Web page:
Faculty Course Questionnaires
Student evaluations of courses and instructors, provided in a searchable format. Regent Policy 4.B requires that faculty course evaluations be conducted for all courses and course sections. The purposes are (1) to provide students with an evaluation of the course and the faculty member, based on students’ assessments; and (2) to support the faculty evaluation process and faculty rewards system. Each campus establishes a committee to oversee the design, implementation and information distribution process of the Faculty Course Evaluation. The committee includes students and faculty members. The results of the faculty course evaluations are sent to individual instructors for use in improving their courses and teaching, and to department chairs and deans for use in course assignments and in promotion, salary and tenure decisions. Results are also made available to students for use in course selection.
Reports on enrollment, retention and graduation of students of color. The report also includes data on enrollment of Pell recipients and of students from various Colorado regions, as well as information on faculty and staff diversity.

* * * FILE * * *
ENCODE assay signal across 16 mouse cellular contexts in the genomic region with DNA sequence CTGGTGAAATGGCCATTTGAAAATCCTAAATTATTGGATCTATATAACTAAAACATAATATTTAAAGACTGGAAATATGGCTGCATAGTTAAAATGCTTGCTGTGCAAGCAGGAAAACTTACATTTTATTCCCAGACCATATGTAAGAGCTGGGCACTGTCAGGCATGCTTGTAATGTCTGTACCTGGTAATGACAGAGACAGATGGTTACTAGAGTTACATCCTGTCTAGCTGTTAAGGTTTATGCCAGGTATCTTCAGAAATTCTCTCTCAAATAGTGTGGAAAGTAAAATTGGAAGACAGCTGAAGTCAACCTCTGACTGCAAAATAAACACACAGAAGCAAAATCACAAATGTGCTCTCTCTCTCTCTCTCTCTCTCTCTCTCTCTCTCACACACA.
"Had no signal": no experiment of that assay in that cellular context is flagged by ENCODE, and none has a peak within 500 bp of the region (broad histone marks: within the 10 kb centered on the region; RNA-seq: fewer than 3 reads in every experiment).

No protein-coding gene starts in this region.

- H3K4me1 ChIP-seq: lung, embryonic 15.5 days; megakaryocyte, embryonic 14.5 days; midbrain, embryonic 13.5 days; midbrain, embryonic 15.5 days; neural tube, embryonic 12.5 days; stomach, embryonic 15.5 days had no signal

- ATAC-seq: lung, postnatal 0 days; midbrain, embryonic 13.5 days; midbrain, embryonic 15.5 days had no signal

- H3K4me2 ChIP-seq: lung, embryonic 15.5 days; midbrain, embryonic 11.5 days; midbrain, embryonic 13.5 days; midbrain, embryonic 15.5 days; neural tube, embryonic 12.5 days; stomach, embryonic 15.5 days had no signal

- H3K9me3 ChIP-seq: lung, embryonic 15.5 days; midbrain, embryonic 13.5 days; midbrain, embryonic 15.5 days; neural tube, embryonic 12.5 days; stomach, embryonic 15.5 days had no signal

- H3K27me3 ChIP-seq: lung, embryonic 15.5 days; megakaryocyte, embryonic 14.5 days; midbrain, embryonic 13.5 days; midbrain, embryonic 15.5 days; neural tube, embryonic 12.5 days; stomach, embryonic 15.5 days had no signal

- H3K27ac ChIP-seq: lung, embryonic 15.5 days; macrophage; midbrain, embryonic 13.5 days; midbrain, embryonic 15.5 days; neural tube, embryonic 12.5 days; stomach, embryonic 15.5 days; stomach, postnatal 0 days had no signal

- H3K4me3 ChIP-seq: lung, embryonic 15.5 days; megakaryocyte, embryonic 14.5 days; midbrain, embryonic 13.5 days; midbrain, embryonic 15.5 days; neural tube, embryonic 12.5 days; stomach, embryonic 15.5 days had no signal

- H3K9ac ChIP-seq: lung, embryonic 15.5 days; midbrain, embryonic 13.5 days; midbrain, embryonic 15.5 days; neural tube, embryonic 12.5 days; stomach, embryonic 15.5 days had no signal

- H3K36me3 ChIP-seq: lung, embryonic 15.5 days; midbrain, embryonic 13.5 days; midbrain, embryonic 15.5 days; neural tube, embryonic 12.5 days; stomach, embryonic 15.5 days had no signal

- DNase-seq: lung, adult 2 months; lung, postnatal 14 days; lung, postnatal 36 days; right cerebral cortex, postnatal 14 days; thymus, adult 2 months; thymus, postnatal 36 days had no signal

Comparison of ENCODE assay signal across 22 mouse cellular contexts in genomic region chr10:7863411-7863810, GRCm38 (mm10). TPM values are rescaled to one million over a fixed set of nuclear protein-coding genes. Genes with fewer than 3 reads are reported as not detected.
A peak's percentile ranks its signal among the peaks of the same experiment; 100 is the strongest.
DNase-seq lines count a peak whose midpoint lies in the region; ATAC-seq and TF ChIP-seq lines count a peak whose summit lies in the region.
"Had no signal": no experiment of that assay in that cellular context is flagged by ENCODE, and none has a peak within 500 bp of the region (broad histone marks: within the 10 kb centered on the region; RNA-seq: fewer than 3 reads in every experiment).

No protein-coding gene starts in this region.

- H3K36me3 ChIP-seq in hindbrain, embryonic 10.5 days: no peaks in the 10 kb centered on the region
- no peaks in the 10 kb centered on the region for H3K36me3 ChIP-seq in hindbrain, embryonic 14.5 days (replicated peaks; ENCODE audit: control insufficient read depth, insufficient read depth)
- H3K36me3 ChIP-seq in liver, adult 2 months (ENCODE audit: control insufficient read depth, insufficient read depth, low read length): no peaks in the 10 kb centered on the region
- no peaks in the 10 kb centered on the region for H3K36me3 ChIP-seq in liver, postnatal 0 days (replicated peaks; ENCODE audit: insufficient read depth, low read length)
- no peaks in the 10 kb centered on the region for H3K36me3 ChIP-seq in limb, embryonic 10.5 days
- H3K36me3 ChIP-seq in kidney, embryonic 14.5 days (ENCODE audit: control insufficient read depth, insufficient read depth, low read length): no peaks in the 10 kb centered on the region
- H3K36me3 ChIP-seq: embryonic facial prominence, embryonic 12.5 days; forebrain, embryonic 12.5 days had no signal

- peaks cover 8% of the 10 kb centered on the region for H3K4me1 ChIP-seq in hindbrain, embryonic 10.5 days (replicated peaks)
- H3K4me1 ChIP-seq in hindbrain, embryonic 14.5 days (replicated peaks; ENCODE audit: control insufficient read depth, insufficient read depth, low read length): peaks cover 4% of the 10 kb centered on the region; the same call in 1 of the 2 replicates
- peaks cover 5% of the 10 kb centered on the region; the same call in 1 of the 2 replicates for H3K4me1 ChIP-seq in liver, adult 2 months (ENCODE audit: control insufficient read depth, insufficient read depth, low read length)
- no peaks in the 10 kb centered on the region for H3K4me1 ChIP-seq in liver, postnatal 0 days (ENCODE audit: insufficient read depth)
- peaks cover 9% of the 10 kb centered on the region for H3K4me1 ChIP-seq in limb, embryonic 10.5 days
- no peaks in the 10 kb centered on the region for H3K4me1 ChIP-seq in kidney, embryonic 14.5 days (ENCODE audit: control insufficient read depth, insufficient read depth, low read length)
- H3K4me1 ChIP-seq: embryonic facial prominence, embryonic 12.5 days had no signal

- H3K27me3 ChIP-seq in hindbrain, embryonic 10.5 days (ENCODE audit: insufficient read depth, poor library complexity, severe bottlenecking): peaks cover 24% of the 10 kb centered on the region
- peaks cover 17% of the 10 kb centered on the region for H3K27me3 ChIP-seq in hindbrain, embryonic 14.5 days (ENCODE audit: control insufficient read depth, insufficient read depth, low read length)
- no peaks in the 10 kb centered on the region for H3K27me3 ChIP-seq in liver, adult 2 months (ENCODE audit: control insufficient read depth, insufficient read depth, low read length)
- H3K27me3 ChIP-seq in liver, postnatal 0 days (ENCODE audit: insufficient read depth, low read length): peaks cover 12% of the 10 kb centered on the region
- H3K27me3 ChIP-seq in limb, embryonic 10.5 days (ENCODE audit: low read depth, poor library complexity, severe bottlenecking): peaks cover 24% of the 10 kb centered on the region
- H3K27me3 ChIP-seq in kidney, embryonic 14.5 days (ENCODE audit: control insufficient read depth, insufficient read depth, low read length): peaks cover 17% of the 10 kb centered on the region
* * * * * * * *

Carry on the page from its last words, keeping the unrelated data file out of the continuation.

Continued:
A summary of sponsored research activity by the four CU campuses.
Campus Sponsored Research Annual Reports
Detailed data on research awards and expenditures at CU campuses.
A general fact book with wide range of information, including the university's governance structure, campus role and mission, student enrollment, retention and graduation rates, degrees awarded, faculty and staff headcounts, faculty honors, research funding, annual budget, cost of attendance, and financial aid.
Basic, comparative information about public colleges and universities, including information on admissions, cost of attendance, student experiences, and student success. The Voluntary System of Accountability (VSA) is an initiative by public four-year higher ed institutions to supply basic, comparative information on the undergraduate student experience through a common web report – the College Portrait. The objectives of the VSA are to:
- Provide a useful tool for students during the college search process.
- Assemble and disseminate information that is transparent, comparable and understandable.
- Demonstrate accountability and stewardship to the public.
- Support institutions in the measurement of educational outcomes and facilitate the identification and implementation of effective practices as part of institutional improvement efforts.
To participate in the VSA, institutions must agree to collect a wide range of data and share information via the College Portrait website. The participation agreement also includes a timeline for collecting and reporting information.
Faculty and staff headcount for the CU campuses and system administration, based on information submitted to the U.S. Department of Education, Integrated Postsecondary Education Data System.